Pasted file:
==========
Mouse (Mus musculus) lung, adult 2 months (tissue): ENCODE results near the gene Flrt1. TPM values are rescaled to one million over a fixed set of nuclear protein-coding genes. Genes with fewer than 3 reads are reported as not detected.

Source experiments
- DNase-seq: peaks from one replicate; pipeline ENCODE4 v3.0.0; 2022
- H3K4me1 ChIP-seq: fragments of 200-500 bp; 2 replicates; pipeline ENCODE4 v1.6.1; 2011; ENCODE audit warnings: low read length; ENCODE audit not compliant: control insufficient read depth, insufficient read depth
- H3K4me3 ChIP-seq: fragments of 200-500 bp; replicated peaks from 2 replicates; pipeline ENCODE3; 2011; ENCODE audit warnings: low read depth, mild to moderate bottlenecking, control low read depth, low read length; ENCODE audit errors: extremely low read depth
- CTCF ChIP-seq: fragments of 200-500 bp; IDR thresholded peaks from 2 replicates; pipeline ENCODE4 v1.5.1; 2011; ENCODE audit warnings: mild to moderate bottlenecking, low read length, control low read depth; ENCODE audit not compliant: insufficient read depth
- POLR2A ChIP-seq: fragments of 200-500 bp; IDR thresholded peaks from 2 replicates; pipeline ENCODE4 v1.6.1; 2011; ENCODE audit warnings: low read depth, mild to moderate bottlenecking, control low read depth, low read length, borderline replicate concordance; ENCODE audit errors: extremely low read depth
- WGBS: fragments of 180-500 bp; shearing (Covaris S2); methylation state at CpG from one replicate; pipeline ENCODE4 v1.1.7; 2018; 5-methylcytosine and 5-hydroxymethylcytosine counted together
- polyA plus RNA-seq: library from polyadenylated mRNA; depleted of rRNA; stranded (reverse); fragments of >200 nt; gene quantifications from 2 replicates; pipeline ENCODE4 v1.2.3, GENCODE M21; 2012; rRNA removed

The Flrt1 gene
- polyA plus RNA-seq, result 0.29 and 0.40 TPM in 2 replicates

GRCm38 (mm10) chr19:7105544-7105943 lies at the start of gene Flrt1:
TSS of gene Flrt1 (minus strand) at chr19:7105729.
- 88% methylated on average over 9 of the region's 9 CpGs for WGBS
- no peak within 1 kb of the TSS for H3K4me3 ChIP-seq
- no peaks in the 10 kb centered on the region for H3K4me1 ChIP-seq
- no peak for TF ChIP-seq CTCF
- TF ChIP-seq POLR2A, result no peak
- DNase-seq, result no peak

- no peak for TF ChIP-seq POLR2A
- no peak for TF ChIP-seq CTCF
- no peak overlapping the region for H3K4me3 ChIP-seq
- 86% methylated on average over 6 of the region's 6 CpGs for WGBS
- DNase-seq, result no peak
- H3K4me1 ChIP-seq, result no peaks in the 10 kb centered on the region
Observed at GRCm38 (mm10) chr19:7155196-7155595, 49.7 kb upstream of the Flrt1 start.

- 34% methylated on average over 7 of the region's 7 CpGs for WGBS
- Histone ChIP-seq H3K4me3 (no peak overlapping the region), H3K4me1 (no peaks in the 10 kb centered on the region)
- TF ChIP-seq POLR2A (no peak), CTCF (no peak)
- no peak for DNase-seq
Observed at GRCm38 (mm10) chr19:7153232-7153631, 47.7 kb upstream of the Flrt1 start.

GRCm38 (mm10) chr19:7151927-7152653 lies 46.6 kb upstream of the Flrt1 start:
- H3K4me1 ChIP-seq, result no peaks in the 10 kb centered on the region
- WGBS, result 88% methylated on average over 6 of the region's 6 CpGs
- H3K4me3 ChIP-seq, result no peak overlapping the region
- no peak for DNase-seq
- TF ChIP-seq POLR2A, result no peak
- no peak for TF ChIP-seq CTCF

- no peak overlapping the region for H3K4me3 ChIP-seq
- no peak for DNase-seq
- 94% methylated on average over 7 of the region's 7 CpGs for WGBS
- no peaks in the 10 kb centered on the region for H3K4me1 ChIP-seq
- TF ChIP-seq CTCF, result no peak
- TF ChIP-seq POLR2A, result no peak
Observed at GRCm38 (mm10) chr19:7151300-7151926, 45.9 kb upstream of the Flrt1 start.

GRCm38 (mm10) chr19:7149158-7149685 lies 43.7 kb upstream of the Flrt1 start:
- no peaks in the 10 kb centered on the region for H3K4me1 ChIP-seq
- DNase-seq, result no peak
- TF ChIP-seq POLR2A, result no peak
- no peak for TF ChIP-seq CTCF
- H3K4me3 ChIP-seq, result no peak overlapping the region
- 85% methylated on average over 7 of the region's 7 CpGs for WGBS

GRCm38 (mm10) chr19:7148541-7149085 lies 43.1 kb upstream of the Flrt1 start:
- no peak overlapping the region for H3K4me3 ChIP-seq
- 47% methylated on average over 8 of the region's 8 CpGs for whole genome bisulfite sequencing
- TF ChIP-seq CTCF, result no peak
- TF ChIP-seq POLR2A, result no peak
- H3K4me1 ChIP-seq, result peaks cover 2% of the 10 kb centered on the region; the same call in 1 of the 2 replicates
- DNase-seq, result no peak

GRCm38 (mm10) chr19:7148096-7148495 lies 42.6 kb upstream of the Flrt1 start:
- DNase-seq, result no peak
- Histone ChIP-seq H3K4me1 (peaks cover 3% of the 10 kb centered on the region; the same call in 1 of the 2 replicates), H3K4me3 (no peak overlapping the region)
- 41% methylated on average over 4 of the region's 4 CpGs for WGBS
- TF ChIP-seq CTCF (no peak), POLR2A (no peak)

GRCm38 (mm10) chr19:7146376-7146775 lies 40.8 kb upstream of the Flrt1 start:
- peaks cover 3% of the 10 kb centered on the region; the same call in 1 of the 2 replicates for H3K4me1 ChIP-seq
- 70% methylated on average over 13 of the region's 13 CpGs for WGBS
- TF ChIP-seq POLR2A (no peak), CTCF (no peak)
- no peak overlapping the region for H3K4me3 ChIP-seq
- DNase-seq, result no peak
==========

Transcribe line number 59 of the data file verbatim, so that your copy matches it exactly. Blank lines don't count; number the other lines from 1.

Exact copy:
- DNase-seq, result no peak